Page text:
Swimming prohibited in Nouméa: the Ile aux Canards complex closes and prepares for closure

It has cascading consequences, the long bathing ban in Noumea linked to the risk of sharks. For the highly acclaimed structure that has animated Duck Island for two decades, it’s like a final blow. From next Monday, March 20, no more activities will be offered, let the administrator know.

Its coral beach, its underwater trail, its fare restaurant, its sculptures, its Sunday brunch, its taxi boats, its parties… Not far from the coast of Nouméa, the Île aux Canards has a special place in the hearts of many New Caledonians. But the structure that Thierry Rossignol created from scratch twenty-two years ago is floundering under the effect of cumulative obstacles. The swimming closure, just in effect until December 31, sounds like a final blow, after the Covid crisis, the absence of cruise passengers, economic difficulties or repeated bad weather.

Has Duck Island sung its swan song? After the health crisis, the complex had already gone from thirty to twelve employees. Gold, “I just fired three people this morning”entrusted Thierry Rossignol to NC la 1ère on Sunday March 19. “Another part will follow next week. We don’t know what to do anymore, how to reinvent ourselves.”

Thierry Rossignol announces that from Monday, March 20, he will be alone on his structure on Île aux Canards.

The man looks back on the successive shark attacks in early 2023 in Nouméa.“Since the first shark warning, we’ve been doing it thinking that this warning and the decisions made by the town hall would pay off, and that it was just a bad time to pass. But the attacks have been multiple, the incidents have been been very serious, and the decisions made to preserve the population have meant that we have had no customers since January 29. People came here to bathe.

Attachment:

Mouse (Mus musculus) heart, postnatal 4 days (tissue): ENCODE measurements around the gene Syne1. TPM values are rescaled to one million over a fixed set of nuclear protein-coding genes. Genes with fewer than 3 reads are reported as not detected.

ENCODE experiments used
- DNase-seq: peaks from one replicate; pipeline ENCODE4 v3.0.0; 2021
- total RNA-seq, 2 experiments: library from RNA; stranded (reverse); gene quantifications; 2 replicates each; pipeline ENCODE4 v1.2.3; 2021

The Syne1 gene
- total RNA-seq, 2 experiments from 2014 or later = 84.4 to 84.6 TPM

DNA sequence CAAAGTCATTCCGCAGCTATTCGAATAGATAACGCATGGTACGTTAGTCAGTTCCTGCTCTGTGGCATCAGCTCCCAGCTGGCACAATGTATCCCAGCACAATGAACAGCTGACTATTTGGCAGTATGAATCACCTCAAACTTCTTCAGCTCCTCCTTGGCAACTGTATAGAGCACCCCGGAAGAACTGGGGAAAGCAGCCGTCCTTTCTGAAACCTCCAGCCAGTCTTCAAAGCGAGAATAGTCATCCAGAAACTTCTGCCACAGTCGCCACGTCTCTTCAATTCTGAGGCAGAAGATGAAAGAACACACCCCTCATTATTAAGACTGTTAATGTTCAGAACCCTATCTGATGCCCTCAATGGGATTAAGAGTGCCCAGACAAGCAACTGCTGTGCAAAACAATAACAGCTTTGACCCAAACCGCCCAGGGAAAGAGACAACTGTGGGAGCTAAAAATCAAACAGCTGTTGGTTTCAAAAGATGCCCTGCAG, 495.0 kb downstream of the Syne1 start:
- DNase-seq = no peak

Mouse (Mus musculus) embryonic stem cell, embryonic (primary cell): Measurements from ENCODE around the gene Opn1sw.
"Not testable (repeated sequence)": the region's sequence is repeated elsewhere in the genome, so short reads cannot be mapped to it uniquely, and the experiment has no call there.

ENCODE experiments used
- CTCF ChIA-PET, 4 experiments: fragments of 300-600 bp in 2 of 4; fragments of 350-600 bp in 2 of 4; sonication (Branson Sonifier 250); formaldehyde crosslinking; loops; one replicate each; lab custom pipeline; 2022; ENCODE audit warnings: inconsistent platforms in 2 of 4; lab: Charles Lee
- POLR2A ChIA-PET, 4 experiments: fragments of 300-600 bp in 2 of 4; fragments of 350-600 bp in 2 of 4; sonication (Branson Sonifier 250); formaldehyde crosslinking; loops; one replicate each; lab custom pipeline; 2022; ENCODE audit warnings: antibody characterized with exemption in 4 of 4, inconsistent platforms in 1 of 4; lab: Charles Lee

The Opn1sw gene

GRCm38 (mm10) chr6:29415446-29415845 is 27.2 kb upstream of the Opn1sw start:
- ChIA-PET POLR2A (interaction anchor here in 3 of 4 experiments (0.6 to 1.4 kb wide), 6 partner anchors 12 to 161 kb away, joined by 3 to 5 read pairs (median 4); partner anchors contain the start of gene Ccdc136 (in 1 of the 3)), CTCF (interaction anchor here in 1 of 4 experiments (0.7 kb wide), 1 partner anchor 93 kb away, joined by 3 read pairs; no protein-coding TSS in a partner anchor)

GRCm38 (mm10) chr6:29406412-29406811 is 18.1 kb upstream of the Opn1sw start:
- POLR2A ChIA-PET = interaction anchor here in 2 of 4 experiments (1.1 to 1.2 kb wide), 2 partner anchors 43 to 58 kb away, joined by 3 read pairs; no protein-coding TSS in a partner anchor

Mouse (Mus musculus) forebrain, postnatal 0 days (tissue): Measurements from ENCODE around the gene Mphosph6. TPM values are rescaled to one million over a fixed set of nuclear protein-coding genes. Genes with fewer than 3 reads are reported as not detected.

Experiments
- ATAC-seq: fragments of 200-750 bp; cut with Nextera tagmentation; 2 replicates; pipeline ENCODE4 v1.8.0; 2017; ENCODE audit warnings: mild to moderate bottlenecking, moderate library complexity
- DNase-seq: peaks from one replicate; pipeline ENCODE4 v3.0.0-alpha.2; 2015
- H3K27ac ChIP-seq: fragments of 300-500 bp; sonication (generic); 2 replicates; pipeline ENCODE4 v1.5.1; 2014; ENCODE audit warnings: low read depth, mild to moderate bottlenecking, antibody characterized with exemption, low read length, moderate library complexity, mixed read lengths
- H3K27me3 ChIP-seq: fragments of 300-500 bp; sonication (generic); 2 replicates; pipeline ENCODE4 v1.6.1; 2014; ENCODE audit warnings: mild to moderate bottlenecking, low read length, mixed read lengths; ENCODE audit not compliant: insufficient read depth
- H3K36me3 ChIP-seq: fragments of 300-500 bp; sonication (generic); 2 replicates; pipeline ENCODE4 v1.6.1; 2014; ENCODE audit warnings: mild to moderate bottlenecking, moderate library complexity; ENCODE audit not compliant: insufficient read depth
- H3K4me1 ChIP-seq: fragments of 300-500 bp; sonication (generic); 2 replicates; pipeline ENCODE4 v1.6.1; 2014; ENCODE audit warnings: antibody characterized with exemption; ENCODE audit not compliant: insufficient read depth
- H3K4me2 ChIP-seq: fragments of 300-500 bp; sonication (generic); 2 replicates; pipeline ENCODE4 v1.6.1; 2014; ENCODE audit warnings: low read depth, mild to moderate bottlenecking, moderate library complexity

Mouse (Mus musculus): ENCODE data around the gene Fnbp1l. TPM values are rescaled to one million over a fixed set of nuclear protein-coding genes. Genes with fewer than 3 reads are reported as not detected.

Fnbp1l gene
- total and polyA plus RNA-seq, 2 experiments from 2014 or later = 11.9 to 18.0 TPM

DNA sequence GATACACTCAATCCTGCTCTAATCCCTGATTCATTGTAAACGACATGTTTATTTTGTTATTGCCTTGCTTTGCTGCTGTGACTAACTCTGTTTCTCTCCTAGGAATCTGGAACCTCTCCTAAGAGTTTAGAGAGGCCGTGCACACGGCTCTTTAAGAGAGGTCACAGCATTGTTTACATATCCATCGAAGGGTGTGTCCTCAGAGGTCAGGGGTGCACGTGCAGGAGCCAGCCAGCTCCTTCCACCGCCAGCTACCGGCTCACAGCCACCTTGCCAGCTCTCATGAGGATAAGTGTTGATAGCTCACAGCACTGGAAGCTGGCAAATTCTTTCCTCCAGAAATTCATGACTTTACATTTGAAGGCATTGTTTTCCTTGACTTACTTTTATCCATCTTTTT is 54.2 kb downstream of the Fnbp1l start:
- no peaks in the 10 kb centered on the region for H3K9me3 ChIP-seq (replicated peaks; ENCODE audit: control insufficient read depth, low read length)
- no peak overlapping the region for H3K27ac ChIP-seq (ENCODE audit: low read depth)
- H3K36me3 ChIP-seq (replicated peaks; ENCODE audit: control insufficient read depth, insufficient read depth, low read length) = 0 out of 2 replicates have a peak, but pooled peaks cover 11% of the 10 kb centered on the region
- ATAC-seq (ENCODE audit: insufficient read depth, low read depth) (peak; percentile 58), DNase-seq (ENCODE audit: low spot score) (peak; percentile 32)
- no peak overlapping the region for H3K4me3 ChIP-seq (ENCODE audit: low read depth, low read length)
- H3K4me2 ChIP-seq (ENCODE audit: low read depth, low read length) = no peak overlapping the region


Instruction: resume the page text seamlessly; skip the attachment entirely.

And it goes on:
Yet there is this feeling of having “tried everything”. “After the great depression we had two weeks ago, we rebuilt the whole beach, because it was destroyed. We hoped that activities would resume, so the working tool had to be able to receive people. We talked with many hopes restored, waiting for the 20 [mars] to be able to reopen and see customers come back.”

“We have made every efforthe repeats. We have not seen anyone for over a month and a half now and financially it is something that cannot be overcome for us. So we are on the verge of a closure.” The three layoffs this Sunday match “three positions that I recreated after the Covid event and last year, which had not been easy. But with the return of tourists and the departure of La Niña, we had a lot of hope for this year 2023. These attacks repeated sharks and the dramas that this has led to…”

Duck Island abandoned by swimmers in March 2023.

As of Monday, March 20, there are no more employees on Duck Island, no more water taxi service organized by the structure, and no more activities offered. Thierry Rossignol plans to organize events from time to time. “But I don’t have the resources to maintain my payroll, it’s over. We did everything we could to keep it up, we spent what little money we had to maintain the business, to train the staff preserved. But now we have come to the end.”

The full report by Aurélien Pol and CEdric Michaut:


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